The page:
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Wednesday, December 02, 2009

Hot Toddies

With the recent flu pandemic, I've heard the term "hot toddy" mentioned as a treatment. I'm not sure a hot toddy has any medicinal properties other than if you drink enough of them, you'll feel no pain. This is from a chapter entitled "Molecule as Medicine" in the book Alcohol: The World's Favorite Drug by Griffith Edwards [641.2 EDW], "Whisky is a popular remedy for the common cold, and who would dare question the strictly medical motivations which cause the poor sniffing sufferer to pour a hot toddy?"

There is a brief history of hot toddies found in The Oxford Encyclopedia of Food and Drink in America [R 641.3 OXF]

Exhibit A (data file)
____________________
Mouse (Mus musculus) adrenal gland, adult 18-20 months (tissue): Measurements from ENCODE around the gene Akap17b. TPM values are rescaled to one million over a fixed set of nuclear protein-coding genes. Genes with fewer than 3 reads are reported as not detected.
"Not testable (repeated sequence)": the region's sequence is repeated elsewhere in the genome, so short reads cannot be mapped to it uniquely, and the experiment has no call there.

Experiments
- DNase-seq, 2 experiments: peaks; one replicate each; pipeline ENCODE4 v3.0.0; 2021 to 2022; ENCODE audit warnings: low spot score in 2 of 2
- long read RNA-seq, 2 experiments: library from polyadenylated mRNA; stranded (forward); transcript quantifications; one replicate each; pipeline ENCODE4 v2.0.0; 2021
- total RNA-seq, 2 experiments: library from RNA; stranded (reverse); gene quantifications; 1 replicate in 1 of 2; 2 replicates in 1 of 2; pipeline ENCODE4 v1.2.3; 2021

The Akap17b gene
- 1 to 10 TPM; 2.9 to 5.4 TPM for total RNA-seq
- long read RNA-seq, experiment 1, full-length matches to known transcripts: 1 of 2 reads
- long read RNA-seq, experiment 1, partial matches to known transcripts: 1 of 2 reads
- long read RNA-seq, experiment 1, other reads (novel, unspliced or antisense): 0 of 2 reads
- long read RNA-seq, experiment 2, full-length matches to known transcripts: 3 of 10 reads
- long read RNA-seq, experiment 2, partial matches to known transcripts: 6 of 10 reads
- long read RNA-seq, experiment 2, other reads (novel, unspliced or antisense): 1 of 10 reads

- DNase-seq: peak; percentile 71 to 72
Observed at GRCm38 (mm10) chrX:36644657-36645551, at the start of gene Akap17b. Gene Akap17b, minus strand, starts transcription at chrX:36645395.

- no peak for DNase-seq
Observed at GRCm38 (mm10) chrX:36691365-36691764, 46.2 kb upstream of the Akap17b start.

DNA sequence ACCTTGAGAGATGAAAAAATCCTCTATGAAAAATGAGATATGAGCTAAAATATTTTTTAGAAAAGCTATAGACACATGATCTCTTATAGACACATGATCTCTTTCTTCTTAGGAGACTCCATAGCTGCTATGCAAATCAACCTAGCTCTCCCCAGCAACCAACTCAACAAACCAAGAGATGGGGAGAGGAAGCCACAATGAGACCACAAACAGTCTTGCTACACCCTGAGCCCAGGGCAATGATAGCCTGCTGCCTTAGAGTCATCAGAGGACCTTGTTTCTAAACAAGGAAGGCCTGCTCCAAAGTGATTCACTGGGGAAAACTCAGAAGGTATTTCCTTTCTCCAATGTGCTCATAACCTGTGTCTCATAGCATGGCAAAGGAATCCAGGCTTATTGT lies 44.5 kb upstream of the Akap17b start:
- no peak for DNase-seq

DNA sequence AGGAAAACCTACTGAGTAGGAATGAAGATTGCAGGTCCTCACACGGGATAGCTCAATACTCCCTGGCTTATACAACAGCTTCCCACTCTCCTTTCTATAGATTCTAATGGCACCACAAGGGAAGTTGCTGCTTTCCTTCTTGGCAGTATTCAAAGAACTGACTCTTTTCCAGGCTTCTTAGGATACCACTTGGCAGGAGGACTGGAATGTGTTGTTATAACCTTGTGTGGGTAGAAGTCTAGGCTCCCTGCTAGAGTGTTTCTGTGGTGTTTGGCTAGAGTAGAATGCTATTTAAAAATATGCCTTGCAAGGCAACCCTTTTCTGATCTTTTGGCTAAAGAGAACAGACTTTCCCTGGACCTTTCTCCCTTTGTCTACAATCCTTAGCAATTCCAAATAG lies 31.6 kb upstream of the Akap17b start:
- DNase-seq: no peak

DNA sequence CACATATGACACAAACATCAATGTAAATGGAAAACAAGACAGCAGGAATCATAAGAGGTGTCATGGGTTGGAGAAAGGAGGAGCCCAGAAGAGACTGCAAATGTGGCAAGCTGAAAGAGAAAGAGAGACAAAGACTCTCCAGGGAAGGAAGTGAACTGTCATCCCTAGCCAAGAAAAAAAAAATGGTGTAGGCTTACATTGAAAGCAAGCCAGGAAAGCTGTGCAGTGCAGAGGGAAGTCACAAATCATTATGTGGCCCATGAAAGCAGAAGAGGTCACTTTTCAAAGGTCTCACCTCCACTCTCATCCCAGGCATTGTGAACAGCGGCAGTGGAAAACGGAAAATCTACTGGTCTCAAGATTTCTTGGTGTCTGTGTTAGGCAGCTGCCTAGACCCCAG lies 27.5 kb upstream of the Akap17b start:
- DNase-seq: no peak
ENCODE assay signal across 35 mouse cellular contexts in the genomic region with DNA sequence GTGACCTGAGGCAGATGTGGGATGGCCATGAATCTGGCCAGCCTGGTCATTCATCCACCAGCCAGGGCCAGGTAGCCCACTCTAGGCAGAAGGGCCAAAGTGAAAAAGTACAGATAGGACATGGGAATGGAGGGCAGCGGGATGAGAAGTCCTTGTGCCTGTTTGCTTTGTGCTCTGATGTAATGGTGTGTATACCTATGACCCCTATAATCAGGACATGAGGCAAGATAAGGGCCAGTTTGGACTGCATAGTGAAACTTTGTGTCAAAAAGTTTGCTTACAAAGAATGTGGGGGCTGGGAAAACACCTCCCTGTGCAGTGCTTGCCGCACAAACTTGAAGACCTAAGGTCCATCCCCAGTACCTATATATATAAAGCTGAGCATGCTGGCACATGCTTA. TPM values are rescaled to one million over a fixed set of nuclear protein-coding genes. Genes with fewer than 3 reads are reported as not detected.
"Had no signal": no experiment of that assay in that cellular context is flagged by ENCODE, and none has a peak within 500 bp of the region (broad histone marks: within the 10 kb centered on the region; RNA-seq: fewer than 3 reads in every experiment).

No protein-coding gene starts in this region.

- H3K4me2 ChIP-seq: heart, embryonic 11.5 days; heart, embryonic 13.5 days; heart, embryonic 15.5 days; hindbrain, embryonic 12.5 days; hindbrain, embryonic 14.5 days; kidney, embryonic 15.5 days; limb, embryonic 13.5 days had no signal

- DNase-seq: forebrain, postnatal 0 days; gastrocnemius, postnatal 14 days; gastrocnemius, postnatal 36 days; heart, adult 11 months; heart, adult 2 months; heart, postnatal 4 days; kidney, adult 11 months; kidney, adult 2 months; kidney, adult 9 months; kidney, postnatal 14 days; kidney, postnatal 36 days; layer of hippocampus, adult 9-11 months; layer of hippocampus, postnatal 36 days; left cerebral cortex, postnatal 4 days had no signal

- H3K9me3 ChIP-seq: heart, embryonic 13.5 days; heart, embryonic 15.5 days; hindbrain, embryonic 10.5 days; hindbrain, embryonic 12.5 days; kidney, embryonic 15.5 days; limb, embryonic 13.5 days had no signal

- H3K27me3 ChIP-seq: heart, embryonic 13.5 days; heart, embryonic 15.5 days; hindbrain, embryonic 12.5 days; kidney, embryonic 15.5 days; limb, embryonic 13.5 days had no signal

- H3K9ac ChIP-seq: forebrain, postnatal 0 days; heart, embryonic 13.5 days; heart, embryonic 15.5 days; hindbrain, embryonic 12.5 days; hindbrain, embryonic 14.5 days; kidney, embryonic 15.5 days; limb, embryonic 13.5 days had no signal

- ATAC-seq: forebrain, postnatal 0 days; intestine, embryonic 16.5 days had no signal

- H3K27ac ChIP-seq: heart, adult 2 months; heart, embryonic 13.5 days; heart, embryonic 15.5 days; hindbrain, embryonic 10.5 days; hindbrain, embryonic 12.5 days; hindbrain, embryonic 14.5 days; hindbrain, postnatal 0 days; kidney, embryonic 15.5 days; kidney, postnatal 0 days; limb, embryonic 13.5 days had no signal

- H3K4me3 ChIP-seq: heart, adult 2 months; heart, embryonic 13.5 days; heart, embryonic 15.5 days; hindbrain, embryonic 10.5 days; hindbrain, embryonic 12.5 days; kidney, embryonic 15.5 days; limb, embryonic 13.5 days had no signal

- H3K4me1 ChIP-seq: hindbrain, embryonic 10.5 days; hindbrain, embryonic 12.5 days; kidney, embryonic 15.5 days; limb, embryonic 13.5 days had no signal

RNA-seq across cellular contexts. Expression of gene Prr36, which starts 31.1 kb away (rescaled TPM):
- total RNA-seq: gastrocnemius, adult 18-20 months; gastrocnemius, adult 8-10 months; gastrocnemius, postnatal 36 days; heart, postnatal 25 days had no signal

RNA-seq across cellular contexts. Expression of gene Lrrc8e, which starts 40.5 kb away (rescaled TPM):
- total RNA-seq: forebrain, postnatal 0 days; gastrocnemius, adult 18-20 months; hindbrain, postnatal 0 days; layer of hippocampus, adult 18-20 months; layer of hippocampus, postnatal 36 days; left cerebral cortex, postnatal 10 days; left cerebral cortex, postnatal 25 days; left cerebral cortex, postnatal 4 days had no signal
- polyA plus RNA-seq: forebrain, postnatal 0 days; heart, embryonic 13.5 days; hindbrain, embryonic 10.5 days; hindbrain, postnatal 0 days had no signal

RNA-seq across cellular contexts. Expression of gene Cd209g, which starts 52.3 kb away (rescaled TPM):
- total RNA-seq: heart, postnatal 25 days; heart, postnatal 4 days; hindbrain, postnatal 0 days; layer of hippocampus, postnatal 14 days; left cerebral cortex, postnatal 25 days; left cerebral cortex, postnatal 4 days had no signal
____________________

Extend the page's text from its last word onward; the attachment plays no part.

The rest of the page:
The hot toddy hails from eighteenth-century Scotland, where a similar mixture of spirits (namely malt whiskey), hot water, sugar or honey, and lemon, plus spices, such as nutmeg, cinnamon, cloved, or mace, was touted as a cure for colds--although it's application was, not surprisingly, far more general.
The Oxford Encyclopedia of Food and Drink in America lists Christopher B. O'Hara's book, Hot Toddies: Mulled Wine, Buttered Rum, Spiced Cider, and Other Soul-Warming Winter Drinks [641.87 OHA], as a reference and calls it a "definitive collection of recipes."

The author of Hot Toddies suggests that,
Taking the time to make an old-fashioned punch, or making eggnog from scratch rather than purchasing it at the supermarket, can bring warmth and fun to a casual get-together or make a holiday party truly special.
Not only will it make your party festive, it'll make the cold or flu season a little less miserable!

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